A study of 3 300 adults that has run continuously over the past year amongst metropolitan dwellers and those living in smaller towns found that in 8% of households (one million households), someone in the immediate family had been robbed or had a burglary in the past six months, 1.5% had experienced a murder (180 000 households), 1.2% a rape or indecent assault in the past six months (150 000 households), 2% a hijack and 2% a car stolen (250 000 households each). This merely reflects what people claim, and different people may define a household differently.

• Jacob Zuma

The national study at the end of last year showed that whilst 43% of people feel that Jacob Zuma should be re-instated as Deputy President, 50% feel that if he becomes President in 2009, it will bring disaster to South Africa. Further, 57% feel that he has brought disgrace to SA.

• Service delivery

A study of 3 300 adults that has run continuously over the past year amongst metropolitan dwellers and those living in smaller towns shows that 19% are extremely satisfied with their municipality, 41% are fairly satisfied, 13% are not sure, 17% are not very satisfied and 11% are extremely dissatisfied.

This translates into over a quarter being unhappy and 60% being happy with their local municipality.

• Feelings about the country and the President

Almost everyone (96%) is proud to be South African. Three-quarters of people feel South Africa has a bright future (88% of blacks, 49% of whites, 64% of coloureds and 72% of Indians/Asians) whilst 69% feel it is going in the right direction (83% of blacks, 42% of whites, 48% of coloureds and 52% of Indians/Asians). Is the Government doing a good job? Six out of ten South Africans feel it is (77% of blacks, 32% of whites, 41% of coloureds and 41% of Indians/Asians). The President’s approval rating amongst metro dwellers dropped from an average of 61% in 2005 to 56% in 2006.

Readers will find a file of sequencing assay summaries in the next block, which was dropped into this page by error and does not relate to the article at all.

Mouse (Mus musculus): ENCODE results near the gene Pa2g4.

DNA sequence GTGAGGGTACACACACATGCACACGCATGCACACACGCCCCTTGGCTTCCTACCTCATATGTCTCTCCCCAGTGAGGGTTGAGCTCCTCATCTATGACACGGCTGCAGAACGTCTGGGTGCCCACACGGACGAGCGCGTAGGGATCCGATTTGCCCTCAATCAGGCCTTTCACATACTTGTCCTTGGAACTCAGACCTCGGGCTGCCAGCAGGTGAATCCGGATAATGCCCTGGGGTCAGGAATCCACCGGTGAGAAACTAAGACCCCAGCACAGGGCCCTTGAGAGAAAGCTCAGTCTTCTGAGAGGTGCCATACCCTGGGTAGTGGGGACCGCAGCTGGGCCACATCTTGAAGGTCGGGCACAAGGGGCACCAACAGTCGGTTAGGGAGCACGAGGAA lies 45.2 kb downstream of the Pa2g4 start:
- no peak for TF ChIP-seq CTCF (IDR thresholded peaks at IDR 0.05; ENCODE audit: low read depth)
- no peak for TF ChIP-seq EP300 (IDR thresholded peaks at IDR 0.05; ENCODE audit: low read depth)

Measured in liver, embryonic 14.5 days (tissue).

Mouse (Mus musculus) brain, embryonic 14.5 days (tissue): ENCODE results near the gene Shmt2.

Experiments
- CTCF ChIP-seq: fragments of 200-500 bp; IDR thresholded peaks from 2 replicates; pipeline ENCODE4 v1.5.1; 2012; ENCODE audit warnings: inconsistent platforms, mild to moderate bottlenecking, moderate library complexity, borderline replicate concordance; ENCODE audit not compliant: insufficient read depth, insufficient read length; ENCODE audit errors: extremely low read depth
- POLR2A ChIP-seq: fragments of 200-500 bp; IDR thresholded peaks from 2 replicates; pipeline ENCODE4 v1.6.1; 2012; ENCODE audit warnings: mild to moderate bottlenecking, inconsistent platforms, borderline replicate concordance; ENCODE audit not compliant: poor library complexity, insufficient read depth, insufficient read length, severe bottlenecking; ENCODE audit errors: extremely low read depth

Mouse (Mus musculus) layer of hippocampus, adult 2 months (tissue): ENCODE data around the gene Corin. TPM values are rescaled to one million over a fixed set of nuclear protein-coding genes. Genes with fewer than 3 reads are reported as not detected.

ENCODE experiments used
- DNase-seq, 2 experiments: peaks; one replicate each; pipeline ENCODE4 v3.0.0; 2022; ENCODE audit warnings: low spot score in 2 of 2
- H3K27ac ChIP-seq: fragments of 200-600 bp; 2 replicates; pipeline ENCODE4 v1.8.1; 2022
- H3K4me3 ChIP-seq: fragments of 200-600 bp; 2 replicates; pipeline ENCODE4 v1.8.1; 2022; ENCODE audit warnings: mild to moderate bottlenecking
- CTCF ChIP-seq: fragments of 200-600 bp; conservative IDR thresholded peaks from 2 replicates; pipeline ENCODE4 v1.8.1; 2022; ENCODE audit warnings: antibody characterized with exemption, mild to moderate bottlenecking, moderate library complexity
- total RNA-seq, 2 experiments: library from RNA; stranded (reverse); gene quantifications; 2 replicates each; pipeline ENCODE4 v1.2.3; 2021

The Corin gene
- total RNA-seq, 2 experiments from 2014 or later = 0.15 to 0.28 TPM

• Happiness

RS measures happiness in two ways: via an index that looks at people’s positive and negative general mood levels, and their satisfaction with their lives (subjective well-being (SWB)), and also via a simple statement:

-> “Generally, I am a happy and cheerful person” – 59% (2005: 56%; 2003: 60%)

This rise is reflected across all race groups: Blacks rose from 53% to 56%, whites from 65% to 71%, coloureds from 64% to 66% and Indians/Asians from 70% to 73%. However, whites in 2003 had a response rate of 81%, so, whilst there has been a recovery from last year’s low of 65%, whites still find themselves somewhat less happy than three years ago due to increased pressure, a drop in sense of direction, decline in support structures as family members move either to other parts of the country or emigrate, and worries over increased competition.

The SWB measure is constant at 75. There is some variation across race groups: blacks – 74, whites – 82, coloureds – 76 and Indians/Asians - 80. Having a full-time job, on average, lifts SWB scores four points – but seven points above those who are unemployed. Lack of a job affects one’s self-esteem, reward and recognition levels.

• Market sentiment and the economy